Back in Indiana, where Driver grew up, he started a fight club by the railway tracks, inspired by David Fincher’s satirical turn-of-the-century classic. “I don’t think anyone went to hospital,” he says, grinning, but the violence was never the most interesting aspect of the film. Rather, it was the philosophy, as Tyler (Brad Pitt) lamented a generation whose “Great War is a spiritual war; our Great Depression is our lives”.
Fight Club is a defining movie about masculinity. “Yeah, yeah,” Driver nods. Its message, about being real in a plastic world, fits him well. He laughs. He won’t go as far as saying it’s “my mantra”, but admits to rewatching it recently and finding much of interest.
“I don’t think [the world is] different from when that movie came out,” he says. “Especially in that everyone is celebrity-obsessed. I’m not saying anything new, but, God, it’s so tiring.”
We slide back to Star Wars. How can we not? “It’s hard to talk about this movie,” he protests. “[Every] piece turns into being about Star Wars. You become distrustful.” So, anything on The Last Jedi? “I’m in it.” The trailer makes it look miserable. “Does it?” Will Kylo Ren make it to a third film? He laughs, saying nothing of note.
One problem is that Driver doesn’t watch anything he is in. He has never seen an episode of Girls. In Logan Lucky, there is a great scene at a talent show set to a John Denver song. “Oh, good,” he says, when he hears it is beautiful. I could have told him anything. So, with Star Wars, there’s no point asking him questions about, say, Carrie Fisher. He probably doesn’t know she was even in The Force Awakens. Besides, when he says that “80% of your job is not doing it, it’s talking about it — I get frustrated”, it’s time for the bill.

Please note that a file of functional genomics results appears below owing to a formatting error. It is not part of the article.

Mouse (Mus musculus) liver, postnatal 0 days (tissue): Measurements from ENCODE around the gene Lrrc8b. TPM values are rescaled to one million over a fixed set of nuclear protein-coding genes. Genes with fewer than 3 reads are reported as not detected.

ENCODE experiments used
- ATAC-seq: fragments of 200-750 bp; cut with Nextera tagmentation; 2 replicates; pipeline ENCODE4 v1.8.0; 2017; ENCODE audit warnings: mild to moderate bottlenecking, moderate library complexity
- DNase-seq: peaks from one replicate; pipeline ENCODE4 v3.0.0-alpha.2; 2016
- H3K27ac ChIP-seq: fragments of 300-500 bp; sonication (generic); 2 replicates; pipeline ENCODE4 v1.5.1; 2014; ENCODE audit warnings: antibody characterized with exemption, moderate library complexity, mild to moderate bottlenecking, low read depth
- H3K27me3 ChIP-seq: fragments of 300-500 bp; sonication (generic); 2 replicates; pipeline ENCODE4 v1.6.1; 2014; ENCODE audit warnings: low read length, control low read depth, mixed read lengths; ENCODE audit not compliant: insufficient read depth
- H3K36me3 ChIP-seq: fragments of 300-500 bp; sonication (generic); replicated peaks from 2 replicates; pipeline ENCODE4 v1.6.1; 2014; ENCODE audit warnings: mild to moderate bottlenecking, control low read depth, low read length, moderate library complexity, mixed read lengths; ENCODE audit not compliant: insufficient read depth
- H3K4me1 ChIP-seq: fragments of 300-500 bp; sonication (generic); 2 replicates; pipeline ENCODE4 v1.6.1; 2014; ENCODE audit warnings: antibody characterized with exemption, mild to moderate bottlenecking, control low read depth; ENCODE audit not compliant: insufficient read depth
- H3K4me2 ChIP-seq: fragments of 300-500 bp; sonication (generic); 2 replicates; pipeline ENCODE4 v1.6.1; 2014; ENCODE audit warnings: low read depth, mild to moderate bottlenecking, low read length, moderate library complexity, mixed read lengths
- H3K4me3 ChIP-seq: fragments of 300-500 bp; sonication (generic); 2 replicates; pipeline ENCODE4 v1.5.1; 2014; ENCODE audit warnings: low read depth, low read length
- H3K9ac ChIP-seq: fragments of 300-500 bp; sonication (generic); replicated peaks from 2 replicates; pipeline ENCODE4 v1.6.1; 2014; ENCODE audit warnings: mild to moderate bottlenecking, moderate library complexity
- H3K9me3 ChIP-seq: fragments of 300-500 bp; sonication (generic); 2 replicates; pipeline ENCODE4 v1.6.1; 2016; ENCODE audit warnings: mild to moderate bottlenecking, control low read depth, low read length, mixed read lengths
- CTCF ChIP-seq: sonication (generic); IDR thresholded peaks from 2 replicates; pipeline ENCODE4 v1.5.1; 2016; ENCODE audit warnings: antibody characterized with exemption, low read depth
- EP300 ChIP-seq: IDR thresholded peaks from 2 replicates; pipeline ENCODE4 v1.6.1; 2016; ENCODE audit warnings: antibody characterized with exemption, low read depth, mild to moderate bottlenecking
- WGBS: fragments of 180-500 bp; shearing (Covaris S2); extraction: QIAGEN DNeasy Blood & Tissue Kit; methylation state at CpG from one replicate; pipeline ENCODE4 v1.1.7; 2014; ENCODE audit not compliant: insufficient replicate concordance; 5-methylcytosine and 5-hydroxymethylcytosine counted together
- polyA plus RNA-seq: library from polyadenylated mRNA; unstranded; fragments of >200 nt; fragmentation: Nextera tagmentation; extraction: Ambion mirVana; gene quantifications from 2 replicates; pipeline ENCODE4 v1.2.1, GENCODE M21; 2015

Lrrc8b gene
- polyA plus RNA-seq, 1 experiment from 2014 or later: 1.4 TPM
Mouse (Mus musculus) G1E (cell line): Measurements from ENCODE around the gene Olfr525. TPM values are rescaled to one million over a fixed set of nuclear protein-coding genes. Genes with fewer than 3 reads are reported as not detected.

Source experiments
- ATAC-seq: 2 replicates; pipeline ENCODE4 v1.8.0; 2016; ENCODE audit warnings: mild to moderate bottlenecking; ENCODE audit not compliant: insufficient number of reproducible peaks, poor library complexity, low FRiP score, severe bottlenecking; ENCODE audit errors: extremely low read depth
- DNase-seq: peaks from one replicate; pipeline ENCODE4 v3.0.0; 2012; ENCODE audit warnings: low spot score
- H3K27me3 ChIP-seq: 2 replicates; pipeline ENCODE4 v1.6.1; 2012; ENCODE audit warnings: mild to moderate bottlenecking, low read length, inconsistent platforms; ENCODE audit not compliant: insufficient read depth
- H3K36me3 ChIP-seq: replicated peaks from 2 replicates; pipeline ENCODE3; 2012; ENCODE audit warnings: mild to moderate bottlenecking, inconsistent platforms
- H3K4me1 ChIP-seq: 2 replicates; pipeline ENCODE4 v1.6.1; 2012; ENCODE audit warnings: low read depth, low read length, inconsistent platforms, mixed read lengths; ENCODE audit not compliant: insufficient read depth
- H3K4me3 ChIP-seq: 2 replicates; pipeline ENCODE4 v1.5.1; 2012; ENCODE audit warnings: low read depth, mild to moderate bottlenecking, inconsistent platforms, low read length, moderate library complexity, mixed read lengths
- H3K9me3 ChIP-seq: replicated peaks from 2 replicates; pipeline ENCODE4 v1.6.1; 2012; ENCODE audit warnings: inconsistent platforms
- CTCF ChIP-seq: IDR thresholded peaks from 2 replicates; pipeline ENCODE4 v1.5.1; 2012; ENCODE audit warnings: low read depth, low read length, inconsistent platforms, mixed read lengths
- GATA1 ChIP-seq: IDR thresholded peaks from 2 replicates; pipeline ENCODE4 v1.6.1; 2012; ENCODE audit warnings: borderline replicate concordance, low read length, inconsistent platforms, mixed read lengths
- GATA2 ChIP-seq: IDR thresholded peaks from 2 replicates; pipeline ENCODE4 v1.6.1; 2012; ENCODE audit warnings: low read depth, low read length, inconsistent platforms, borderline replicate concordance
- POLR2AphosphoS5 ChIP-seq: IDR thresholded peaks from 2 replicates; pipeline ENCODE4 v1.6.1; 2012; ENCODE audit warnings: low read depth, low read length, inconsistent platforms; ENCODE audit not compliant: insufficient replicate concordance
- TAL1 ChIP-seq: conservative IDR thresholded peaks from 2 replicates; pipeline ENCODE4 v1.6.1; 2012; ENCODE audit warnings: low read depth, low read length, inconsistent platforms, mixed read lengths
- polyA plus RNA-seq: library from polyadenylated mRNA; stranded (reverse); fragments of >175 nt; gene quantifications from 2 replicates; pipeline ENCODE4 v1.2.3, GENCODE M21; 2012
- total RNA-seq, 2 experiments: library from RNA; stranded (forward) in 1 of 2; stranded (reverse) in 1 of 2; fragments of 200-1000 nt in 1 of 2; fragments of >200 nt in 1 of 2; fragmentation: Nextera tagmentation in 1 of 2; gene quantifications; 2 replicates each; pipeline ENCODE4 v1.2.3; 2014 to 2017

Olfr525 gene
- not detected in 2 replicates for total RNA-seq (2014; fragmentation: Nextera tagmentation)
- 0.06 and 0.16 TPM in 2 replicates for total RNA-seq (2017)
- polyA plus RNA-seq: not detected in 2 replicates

“It’s not that I take [acting] more seriously than everybody else,” he says. But he does. Once, he slept on a roof to prepare to play someone who was isolated. He gushes about seeing Paul Giamatti read Philoctetes. “He was conveying that his leg had been eaten alive. I believed everything!” Driver says.
Then, on Silence, last year’s Martin Scorsese film about persecution, Driver found himself, emaciated, in freezing water, stuck in the director’s passion for reshoots. “You’re cold as you have no body fat,” he says. “But it’s hard to show that people are starving if you’re chunky.” He shakes his head. Scorsese, unlike Soderbergh, would change schedules because some natural event intruded. “He’d be, like, ‘Oh, this bird. I love the sound of this bird. That wasn’t around when I imagined it.’”
As he talks, I realise what it is with him and the effort he puts in. He needs to excel at this job, since injury meant he couldn’t at the other one. He’d scoff at that, but such is the passion with which he talks about films, how Scorsese’s Alice Doesn’t Live Here Anymore found him as a teenager and showed him a different world, that he clearly wants to grab his chance and communicate with people everywhere.
Driver is a thespian then, but not in an airy way. He remains fully aware of the daffiness of his job and uses frequent deadpanning — and disguise — to cope with it. He stands to leave and forgets his hat, before I hold it out to him. “Oh, thanks,” he says, relieved, popping it on. He looks like Adam in a hat.
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The Sunday Times | Jonathan Dean | August 13, 2017